1. The Show Must Go On
Whether it's a skipped line, a flat note, a ripped costume piece, or a missing prop, every show has their fair share of mistakes. Even Broadway Legends like Audra McDonald, Sutton Foster, Barbra Streisand, and Bernadette Peters could probably tell you horror stories from the mistakes that have been made in their shows. In my high school's production of "Annie," Annie's iconic red dress ripped right before "I Don't Need Anything But You." Now, if you know Annie (and most everyone should), you know that this red dress is famous and can absolutely cannot be ripped. After a moment of panic, she ran onstage anyway and switched up her blocking so nobody saw her exposed back. In "All Shook Up," I had one friend whose skirt dropped in the middle of the performance. Instead of freaking out, she picked it back up, fastened the belt, and danced her way off the stage (where she then proceeded to have a much deserved cry). In "Seussical," we had a long moment of silence when we realized that we had skipped over a good chunk of lines. As everyone froze in fear, not knowing what to do, someone swooped in with lines that connected the story line. Mistakes happen in every single show. However, that's the fun aspect of live theatre: You never know what's going to happen. It takes a truly great actor or actress to recover from them gracefully and not let it affect the show.
2. Everything Happens for a Reason
There is nothing more disappointing than working for what you want, only to come up empty-handed. It's even worse when you're the only one of your friends in the ensemble. It's hard to swallow your pride and congratulate someone that you're jealous of -- especially if they got the part that you wanted. However, after auditioning for many shows and not having the cast list go my way, I have realized this: Everything happens for a reason. As cliche as it may sound, I wholeheartedly believe in that. If I had been cast as a part in "Grease," I would never have been paired with a dance partner that showed me that my curvy body was strong and beautiful and was capable of much more than I thought it was. If I had been cast at all in "Pirates of Penzance," I would never have found my passion for writing. And if I hadn't been cast as the Gym Teacher in "Hairspray," I never would have met my best friend.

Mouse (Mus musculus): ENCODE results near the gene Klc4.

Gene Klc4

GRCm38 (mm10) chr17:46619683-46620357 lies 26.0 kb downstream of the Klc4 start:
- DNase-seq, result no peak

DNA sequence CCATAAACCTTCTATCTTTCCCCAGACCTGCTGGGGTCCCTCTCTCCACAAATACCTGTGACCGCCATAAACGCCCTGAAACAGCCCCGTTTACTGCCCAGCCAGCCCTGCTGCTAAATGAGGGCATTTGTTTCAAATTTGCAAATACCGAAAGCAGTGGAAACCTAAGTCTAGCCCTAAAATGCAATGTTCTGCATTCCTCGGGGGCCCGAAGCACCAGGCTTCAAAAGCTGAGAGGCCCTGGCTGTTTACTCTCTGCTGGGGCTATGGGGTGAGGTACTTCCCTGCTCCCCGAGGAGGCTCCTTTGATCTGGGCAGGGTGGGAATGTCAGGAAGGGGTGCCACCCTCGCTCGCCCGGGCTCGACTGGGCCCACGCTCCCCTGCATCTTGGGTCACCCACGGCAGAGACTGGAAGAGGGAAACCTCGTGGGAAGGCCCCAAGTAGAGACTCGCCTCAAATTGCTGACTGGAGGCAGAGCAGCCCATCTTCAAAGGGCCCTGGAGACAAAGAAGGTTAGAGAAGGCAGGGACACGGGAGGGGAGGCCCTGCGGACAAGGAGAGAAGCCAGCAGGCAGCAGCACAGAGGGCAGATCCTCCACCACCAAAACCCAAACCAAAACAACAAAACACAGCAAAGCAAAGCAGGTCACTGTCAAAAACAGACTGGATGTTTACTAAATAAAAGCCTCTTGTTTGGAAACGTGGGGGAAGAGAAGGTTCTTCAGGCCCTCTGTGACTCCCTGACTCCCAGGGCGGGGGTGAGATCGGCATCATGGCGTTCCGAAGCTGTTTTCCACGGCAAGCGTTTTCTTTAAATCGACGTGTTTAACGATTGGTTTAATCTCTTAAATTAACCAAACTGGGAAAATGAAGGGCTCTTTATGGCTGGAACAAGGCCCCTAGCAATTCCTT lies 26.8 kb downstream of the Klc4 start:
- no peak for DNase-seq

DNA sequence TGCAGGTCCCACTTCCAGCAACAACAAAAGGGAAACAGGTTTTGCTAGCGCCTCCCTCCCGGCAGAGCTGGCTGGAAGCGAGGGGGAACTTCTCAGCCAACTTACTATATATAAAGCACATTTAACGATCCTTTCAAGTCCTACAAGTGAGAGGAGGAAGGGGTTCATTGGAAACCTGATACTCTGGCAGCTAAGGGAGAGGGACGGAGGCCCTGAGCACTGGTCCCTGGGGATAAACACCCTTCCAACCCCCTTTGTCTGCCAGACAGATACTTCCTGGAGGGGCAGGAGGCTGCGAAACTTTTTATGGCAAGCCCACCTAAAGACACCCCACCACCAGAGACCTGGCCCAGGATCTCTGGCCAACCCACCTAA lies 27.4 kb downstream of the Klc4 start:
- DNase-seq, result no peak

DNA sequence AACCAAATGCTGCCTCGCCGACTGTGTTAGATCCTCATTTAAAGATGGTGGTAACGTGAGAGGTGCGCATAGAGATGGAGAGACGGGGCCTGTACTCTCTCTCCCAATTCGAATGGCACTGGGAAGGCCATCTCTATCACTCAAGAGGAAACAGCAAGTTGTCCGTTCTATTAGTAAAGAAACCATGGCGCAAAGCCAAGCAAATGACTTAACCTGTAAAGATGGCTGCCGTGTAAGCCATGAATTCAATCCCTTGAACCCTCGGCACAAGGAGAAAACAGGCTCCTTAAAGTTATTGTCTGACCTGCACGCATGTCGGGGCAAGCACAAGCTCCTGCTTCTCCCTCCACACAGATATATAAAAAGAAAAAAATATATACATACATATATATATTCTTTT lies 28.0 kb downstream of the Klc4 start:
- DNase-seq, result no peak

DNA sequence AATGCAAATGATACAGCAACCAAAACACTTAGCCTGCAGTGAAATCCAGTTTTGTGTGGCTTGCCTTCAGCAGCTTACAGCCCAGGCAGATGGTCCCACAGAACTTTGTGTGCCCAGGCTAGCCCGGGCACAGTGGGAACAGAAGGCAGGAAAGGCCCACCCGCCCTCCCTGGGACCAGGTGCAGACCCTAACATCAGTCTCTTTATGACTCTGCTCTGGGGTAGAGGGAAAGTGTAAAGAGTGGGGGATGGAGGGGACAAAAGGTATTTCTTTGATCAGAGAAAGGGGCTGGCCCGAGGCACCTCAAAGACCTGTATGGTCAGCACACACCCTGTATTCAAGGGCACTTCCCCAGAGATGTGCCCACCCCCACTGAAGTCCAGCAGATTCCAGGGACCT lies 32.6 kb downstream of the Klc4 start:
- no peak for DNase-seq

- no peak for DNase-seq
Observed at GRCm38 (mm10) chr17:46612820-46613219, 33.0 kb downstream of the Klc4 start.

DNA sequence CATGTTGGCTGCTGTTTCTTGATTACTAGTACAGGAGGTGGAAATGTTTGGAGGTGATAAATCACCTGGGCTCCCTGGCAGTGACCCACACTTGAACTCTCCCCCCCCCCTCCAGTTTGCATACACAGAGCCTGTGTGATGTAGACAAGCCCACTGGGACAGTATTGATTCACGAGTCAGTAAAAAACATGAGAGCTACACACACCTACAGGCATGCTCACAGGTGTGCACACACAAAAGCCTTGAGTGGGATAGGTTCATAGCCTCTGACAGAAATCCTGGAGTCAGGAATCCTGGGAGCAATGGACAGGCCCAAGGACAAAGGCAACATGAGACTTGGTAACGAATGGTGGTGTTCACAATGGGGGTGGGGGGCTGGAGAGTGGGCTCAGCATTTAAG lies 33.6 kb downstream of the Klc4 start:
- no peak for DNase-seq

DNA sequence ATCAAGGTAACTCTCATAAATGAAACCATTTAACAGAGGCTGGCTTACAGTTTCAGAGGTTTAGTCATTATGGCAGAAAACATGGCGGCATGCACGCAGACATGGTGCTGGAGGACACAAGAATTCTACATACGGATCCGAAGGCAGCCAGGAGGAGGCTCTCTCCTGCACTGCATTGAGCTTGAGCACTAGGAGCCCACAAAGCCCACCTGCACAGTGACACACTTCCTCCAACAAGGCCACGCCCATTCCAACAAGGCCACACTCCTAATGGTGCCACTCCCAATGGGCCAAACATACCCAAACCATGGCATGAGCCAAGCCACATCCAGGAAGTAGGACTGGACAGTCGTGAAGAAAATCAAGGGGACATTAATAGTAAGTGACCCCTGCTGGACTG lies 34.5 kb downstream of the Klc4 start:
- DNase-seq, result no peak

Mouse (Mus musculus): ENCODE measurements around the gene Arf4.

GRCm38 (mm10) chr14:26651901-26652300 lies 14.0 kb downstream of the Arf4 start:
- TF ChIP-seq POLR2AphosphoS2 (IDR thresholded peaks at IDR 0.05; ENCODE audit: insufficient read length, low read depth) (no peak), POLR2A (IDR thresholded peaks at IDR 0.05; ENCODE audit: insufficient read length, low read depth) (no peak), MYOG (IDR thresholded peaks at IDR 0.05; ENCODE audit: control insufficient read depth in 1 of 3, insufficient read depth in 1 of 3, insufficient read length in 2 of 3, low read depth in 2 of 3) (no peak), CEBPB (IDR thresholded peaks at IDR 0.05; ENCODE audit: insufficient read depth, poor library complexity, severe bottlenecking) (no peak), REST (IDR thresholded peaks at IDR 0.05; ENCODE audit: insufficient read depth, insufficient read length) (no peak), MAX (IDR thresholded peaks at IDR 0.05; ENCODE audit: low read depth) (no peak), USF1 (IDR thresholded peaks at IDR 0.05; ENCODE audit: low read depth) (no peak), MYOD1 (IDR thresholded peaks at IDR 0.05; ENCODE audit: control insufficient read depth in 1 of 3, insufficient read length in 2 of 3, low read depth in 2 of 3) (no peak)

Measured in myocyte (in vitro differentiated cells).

3. The Definition of Family Includes Friends
I have never felt closer to theatre kids. Maybe it's because I've seen all my cast members in their underwear, or maybe it's because I've never met a theatre kid that hasn't welcomed me with open arms. Either way, my theatre friends have somehow morphed into my theatre family. They have been by my side through my parents' divorce, countless crushes, the really horrible middle school years that we will never, ever talk about, and they were there the day that I got accepted into my dream college. Yes, we fight and we have our differences (it's called drama for a reason), but what family doesn't?
OK. I admit. This one might be a lie. I don't care how many times you've waited for a cast list, the wait will never get easier. I don't think there is one theatre kid that can say they don't constantly check every social media platform for the cast list. And it's even worse when it's posted later than expected (I'm looking at you, high school directors).
5. In the Words of Rachel Berry from "Glee," "Being a part of something special, makes you special."
If you want to see magic, go backstage on opening night. There's a certain buzz in the air as the cast rushes around in an excited frenzy, everyone trying to put the finishing touches on their performance in a matter of minutes. The leads secure their mics with countless bobby pins and sticky mic tape, running over their lines in their head again and again and again, praying that they don't sing flat or screw up a scene. The ensemble gathers in whatever open space they can find and go through the dance moves because they know that, even though they're not leads, they're just as important. The cast comes together in the orchestra room and sings over the songs they've had trouble with, perfecting the notes, rhythm and lyrics. When they're done, the director stands in front of the costumed characters and smiles. They make a short speech about how proud they are of us for putting together such a hard show in so little time. They make a comment about how we have to keep getting better and better every night. They tell us to break a leg. And then they let us loose to take what we've learned in the last three months and put on a show in front of an audience of people that are waiting to escape their life for two hours and feel the magic that we have been feeling the whole time.